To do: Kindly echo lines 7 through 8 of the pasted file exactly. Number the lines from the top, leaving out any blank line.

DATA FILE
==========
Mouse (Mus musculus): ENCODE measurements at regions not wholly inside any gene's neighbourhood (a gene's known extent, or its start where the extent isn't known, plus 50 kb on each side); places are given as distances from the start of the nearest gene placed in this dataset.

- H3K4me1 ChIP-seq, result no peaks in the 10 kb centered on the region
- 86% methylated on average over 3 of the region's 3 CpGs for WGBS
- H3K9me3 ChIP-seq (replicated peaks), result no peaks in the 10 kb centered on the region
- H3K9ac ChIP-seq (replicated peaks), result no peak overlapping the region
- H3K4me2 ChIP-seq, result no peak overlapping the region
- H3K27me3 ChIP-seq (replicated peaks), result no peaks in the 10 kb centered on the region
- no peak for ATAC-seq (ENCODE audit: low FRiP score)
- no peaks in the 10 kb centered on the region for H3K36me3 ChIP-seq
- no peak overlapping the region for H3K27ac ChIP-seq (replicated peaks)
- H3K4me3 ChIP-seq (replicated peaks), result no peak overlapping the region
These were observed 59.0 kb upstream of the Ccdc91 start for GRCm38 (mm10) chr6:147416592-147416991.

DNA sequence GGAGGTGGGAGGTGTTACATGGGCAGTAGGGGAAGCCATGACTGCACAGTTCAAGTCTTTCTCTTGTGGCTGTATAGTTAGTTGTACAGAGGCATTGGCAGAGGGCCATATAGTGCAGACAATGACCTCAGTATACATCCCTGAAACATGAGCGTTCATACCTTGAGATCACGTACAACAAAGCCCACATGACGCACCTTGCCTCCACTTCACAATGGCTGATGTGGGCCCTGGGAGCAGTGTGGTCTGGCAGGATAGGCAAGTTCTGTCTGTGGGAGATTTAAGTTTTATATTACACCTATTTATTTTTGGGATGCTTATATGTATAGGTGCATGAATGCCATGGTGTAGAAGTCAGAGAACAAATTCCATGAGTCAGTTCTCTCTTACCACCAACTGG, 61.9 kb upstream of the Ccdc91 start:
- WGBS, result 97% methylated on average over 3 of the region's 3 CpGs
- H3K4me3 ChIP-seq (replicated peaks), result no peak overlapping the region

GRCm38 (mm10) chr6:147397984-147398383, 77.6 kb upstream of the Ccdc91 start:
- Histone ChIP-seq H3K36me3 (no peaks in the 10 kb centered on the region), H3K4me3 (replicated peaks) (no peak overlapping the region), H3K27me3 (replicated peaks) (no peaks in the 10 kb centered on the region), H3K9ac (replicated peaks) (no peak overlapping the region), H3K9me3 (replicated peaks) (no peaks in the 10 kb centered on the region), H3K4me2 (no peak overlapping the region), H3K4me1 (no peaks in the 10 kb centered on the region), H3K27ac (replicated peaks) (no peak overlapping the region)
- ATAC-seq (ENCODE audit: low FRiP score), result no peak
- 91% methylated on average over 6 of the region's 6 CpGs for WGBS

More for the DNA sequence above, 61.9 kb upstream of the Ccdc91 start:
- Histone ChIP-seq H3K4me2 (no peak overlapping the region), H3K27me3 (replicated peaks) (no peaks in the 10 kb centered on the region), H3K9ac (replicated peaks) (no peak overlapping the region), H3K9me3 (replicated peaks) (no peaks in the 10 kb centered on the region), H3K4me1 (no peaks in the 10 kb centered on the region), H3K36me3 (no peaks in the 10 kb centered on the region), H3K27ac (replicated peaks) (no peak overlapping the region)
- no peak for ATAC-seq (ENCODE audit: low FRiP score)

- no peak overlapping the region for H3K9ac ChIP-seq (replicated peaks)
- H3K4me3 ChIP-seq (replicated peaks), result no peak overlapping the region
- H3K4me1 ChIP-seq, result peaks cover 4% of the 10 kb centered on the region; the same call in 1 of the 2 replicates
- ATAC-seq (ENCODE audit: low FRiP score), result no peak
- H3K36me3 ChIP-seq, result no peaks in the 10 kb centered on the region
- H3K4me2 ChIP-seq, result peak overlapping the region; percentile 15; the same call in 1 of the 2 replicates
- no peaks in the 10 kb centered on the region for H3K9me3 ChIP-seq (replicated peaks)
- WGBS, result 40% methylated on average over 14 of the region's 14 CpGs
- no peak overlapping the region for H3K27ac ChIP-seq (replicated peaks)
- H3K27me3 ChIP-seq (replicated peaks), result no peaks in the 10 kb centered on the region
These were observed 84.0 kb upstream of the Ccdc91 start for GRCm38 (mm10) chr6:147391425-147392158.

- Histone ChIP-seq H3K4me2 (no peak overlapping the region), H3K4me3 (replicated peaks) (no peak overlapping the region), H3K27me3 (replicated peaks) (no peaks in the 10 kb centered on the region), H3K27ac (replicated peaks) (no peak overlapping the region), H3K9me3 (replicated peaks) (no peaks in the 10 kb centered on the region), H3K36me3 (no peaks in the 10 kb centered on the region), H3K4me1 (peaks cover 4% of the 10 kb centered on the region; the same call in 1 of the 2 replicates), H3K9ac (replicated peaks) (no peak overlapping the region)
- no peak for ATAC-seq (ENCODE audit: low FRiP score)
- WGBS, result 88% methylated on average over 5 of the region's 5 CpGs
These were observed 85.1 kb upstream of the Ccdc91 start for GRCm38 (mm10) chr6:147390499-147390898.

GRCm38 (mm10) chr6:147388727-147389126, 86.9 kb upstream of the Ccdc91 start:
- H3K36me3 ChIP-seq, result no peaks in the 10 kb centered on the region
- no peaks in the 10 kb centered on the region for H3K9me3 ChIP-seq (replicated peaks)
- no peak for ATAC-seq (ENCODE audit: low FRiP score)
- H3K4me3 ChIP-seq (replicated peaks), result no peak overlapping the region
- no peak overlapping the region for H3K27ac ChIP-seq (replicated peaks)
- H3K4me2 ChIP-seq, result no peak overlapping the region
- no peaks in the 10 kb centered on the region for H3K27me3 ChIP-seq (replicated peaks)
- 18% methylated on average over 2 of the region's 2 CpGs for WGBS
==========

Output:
- H3K27me3 ChIP-seq (replicated peaks), result no peaks in the 10 kb centered on the region
- no peak for ATAC-seq (ENCODE audit: low FRiP score)